Over 50,000 separated parents in England, Scotland and Wales have been sent letters by the Government warning that they will face a charge for administering child maintenance payments unless they can reach an amicable agreement.
Between now and 2017, parents who have used the Child Support Agency (CSA) will be warned that their CSA arrangement will end, and advised how to put a new arrangement in place. (See our Childcare Costs guide for help boosting your budget.)
The changes come as a result of the CSA being abolished and replaced with the Child Maintenance Service (CMS). Under the new system, the parent who doesn't live with the child will now have to pay a 20% fee on their payments for using the service, with the other parent losing 4% of the money received.
So a non-resident parent using the CMS will pay £20 on top of every £100 of child support, while the parent living with the child will only get £96 of that sum.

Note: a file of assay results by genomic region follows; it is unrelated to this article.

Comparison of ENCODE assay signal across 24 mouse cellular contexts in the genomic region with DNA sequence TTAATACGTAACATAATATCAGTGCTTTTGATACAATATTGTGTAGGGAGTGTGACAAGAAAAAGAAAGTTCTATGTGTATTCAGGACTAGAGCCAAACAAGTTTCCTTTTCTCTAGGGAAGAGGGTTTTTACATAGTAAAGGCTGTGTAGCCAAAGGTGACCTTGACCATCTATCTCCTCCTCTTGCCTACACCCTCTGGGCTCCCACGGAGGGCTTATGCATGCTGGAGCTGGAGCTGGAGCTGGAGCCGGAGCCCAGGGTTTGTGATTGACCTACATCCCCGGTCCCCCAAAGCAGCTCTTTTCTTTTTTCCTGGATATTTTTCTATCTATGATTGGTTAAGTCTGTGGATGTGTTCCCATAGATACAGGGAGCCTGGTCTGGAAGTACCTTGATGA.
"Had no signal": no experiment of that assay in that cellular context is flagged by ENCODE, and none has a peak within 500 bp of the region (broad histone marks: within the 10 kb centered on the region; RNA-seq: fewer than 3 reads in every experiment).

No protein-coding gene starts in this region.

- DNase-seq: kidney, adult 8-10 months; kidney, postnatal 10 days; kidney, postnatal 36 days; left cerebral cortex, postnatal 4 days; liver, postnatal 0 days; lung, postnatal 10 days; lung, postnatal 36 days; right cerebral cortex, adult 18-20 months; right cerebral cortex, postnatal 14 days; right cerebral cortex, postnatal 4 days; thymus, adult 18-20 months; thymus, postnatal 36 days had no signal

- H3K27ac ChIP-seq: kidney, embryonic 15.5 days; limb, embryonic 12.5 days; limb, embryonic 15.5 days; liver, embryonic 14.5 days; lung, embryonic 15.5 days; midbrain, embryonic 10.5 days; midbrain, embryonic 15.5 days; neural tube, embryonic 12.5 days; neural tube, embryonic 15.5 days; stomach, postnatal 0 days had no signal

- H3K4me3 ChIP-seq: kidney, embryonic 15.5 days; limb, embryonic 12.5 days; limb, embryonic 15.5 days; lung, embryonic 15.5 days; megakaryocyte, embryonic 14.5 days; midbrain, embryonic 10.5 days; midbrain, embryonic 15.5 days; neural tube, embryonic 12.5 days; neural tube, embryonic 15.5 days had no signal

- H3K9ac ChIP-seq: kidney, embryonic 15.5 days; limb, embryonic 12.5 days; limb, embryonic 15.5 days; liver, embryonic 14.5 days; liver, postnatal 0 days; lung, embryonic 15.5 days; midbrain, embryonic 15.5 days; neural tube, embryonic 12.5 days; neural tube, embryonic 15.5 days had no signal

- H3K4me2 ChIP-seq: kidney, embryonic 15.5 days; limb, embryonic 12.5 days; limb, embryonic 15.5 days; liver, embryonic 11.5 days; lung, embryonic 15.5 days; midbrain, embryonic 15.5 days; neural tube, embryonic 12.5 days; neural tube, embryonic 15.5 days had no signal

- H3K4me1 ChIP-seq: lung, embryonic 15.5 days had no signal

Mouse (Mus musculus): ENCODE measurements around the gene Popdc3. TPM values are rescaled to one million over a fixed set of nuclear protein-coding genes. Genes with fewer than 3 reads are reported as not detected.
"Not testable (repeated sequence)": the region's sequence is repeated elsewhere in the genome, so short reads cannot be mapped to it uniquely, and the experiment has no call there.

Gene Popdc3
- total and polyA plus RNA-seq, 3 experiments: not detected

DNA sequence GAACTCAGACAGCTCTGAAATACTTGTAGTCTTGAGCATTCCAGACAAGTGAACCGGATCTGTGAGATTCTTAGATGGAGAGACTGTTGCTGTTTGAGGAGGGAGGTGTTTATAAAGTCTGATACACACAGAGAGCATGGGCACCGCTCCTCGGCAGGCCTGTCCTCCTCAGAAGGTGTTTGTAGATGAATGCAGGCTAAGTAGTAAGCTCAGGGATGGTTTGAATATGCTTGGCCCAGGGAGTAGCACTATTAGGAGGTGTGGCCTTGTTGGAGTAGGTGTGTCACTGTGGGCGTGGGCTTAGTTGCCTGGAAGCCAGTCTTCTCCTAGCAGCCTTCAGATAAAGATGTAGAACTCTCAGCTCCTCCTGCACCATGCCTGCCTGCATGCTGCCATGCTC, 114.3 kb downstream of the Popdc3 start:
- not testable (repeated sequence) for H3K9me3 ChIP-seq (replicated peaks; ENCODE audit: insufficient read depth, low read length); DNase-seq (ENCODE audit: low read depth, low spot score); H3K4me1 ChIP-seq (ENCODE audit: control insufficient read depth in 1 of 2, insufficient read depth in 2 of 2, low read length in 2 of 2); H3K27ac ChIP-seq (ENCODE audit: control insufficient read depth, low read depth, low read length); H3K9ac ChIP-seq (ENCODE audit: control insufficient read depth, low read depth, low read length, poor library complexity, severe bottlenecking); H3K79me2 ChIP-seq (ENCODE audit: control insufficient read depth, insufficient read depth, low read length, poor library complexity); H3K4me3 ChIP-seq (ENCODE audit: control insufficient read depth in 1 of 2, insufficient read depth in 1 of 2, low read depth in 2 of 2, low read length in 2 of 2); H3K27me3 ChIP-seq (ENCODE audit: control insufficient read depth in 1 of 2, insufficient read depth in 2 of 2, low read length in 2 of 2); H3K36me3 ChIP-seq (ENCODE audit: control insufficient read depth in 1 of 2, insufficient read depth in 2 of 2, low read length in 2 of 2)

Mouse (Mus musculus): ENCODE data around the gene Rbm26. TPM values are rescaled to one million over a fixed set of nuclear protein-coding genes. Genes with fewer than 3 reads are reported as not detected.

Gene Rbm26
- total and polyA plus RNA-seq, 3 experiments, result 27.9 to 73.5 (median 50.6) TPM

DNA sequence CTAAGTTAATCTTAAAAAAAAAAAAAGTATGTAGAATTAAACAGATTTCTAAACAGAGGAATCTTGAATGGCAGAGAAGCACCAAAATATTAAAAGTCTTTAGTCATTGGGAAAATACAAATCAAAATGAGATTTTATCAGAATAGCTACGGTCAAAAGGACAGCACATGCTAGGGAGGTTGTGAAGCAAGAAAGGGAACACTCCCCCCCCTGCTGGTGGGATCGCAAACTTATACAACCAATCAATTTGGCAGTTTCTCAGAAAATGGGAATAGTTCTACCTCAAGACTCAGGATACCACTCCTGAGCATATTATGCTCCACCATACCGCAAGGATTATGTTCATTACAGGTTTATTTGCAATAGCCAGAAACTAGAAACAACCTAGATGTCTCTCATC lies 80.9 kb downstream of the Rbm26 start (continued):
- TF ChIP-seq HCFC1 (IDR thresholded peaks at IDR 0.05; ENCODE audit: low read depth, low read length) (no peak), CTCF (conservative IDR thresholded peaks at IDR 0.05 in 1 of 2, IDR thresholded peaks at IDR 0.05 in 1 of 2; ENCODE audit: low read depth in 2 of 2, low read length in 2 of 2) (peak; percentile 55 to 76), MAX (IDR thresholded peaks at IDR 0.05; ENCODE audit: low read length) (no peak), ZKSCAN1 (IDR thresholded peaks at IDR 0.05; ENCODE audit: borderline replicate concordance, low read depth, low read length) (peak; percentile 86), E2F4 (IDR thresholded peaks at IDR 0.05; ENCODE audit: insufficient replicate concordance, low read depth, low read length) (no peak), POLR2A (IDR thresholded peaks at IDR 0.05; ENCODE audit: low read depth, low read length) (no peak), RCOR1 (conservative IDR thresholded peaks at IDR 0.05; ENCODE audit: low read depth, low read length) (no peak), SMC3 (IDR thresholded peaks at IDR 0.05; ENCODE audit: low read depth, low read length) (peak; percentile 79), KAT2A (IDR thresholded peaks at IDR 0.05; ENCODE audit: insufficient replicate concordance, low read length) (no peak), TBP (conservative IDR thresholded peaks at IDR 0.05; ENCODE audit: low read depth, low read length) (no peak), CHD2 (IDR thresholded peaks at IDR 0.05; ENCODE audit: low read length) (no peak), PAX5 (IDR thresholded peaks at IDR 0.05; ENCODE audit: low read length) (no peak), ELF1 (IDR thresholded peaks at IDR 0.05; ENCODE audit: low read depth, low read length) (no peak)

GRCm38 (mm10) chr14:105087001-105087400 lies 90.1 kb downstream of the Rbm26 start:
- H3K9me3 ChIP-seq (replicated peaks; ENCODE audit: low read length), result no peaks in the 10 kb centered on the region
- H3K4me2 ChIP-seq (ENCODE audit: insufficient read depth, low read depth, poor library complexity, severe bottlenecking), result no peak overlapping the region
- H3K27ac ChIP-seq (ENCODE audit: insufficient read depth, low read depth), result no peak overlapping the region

The state-administered system will also involve a £20 charge to set up.
Parents can avoid fees if they agree
The Department for Work and Pensions (DWP) stresses that parents can avoid the charges by agreeing to pay each other directly, bypassing the state-run system. It adds that parents could pay a £20 charge to use the system to calculate payments, but then pay each other directly to avoid the continuing levies.
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Steve Webb, the DWP mnister with responsibility for child maintenance reform, says: "The starting point of our child maintenance reforms is that the best outcomes for children will come when we can help and support separated parents to work things out between themselves.
"Where this is not possible, we will have a modernised and efficient system to help get the money flowing."
But single parent charity Gingerbread warns the change could lead to "unstable" arrangements.
Chief executive Fiona Weir says: "While many parents are able to agree private child maintenance arrangements, for many other parents this just isn't possible without Government help.
"We're very concerned that closing CSA cases and bringing in charges may deter some parents from making new child maintenance agreements or pressure single parents into unstable arrangements, and children will lose out on vital support."